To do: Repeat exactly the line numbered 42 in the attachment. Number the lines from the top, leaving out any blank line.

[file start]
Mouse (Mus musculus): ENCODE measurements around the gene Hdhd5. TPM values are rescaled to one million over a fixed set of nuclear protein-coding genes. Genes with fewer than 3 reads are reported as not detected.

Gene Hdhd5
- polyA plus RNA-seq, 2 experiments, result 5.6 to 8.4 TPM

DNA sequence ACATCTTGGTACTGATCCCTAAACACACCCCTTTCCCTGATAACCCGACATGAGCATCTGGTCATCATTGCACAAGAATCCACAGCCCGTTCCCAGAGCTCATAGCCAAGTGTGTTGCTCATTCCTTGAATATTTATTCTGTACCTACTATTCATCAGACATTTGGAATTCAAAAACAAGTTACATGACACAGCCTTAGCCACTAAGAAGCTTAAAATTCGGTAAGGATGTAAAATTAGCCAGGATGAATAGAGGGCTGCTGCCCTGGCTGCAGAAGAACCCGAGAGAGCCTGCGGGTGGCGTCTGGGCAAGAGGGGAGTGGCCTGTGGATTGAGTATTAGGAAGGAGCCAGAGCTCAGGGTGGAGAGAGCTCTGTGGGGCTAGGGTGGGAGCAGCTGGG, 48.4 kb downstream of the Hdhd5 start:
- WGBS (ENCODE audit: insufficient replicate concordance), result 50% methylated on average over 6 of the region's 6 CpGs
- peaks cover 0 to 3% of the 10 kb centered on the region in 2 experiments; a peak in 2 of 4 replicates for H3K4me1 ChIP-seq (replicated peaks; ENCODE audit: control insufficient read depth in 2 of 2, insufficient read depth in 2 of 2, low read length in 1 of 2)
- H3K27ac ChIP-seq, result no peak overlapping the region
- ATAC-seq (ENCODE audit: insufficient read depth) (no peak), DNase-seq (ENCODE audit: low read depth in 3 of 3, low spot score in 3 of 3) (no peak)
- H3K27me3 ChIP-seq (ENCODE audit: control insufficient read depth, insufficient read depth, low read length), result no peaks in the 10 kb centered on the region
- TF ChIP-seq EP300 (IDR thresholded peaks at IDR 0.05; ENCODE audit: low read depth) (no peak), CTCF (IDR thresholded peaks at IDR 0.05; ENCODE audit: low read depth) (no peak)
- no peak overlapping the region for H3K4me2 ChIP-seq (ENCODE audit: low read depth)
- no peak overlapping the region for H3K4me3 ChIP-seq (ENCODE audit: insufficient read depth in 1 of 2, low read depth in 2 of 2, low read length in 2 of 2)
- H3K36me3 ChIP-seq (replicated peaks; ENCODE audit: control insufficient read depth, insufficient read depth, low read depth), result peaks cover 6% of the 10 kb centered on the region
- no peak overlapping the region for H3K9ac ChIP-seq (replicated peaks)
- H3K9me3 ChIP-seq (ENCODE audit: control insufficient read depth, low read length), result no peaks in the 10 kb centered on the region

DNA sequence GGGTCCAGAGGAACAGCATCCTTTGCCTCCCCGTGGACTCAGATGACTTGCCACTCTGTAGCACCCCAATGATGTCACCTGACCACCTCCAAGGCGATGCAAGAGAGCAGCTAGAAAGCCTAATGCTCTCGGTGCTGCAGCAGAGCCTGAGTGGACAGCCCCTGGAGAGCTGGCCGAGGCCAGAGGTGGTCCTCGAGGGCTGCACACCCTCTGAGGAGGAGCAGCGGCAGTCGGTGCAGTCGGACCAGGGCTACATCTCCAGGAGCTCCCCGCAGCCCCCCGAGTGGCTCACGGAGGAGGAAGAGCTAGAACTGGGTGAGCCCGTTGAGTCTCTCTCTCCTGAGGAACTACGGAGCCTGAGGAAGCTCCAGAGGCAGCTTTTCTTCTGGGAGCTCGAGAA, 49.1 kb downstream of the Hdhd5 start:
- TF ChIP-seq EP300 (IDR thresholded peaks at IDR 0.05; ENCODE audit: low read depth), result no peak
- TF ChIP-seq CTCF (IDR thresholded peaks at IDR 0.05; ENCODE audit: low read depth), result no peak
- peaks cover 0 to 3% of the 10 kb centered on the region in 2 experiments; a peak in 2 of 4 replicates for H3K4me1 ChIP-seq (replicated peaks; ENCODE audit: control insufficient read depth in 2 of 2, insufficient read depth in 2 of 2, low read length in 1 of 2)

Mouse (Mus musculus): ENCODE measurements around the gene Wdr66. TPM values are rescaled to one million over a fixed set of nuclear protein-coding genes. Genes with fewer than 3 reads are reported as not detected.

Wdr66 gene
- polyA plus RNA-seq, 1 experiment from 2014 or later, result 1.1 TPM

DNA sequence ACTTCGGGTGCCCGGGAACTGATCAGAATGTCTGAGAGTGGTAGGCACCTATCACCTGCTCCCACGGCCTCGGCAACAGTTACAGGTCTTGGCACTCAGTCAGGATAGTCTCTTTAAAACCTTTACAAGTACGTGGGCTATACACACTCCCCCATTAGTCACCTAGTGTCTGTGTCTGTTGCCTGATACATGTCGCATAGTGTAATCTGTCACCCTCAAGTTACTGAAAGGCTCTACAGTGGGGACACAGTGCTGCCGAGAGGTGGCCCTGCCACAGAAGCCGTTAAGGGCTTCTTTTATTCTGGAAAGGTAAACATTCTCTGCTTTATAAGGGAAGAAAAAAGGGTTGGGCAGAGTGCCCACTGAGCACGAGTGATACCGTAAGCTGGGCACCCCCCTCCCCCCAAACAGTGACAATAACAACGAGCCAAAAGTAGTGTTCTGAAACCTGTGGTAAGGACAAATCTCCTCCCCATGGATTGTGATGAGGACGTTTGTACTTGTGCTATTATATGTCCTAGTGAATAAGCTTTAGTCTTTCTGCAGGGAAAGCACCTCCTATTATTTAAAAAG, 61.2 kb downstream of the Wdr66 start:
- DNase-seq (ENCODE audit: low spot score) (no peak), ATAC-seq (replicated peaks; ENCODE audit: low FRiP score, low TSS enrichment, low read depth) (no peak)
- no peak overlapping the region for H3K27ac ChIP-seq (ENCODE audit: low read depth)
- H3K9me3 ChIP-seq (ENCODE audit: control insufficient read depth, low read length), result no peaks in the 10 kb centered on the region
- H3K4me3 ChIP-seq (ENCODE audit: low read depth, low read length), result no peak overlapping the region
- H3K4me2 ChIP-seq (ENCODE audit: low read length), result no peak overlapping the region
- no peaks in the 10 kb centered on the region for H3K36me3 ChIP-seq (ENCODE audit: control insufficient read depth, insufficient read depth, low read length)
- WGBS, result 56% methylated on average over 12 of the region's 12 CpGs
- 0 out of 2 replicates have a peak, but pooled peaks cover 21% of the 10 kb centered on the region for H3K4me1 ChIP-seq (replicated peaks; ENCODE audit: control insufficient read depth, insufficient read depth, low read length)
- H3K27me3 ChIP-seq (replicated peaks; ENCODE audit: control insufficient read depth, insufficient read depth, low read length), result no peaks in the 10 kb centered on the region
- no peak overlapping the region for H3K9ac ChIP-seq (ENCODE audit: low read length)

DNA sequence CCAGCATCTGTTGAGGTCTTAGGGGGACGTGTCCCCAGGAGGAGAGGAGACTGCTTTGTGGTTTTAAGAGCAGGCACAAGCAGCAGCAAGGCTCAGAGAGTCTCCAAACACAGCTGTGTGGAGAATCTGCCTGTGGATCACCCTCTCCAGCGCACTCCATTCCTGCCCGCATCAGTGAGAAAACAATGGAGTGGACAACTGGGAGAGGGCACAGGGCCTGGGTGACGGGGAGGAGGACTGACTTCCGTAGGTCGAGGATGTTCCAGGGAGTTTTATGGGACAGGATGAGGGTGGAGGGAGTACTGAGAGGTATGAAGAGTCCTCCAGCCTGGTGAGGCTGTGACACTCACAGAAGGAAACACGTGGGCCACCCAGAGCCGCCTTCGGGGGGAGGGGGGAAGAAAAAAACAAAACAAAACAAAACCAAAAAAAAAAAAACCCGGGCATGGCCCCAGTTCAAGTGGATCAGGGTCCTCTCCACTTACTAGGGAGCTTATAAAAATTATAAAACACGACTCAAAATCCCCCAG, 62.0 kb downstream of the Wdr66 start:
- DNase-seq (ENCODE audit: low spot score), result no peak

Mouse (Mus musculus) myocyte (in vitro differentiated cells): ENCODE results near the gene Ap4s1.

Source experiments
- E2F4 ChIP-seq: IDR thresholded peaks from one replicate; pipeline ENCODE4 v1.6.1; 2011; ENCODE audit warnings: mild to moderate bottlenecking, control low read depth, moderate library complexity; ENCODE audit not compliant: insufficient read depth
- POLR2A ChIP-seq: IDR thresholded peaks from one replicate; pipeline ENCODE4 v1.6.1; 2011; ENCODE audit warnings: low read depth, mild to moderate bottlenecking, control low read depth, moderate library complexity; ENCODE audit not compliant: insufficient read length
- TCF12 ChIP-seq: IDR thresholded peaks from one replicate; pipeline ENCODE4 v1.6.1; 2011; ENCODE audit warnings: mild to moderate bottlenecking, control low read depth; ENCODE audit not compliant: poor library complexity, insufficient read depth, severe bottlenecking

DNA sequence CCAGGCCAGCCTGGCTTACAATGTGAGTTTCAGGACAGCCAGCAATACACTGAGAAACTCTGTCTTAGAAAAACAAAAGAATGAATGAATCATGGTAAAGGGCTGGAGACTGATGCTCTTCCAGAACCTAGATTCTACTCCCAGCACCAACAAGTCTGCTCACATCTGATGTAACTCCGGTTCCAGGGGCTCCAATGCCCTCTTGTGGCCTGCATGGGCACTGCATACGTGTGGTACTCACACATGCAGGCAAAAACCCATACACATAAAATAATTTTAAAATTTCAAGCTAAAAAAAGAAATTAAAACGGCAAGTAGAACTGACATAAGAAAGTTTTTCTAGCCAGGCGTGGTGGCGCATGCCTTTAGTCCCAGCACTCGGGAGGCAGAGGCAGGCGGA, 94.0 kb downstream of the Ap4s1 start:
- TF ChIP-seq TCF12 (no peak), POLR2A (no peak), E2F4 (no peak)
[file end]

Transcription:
- TF ChIP-seq TCF12 (no peak), POLR2A (no peak), E2F4 (no peak)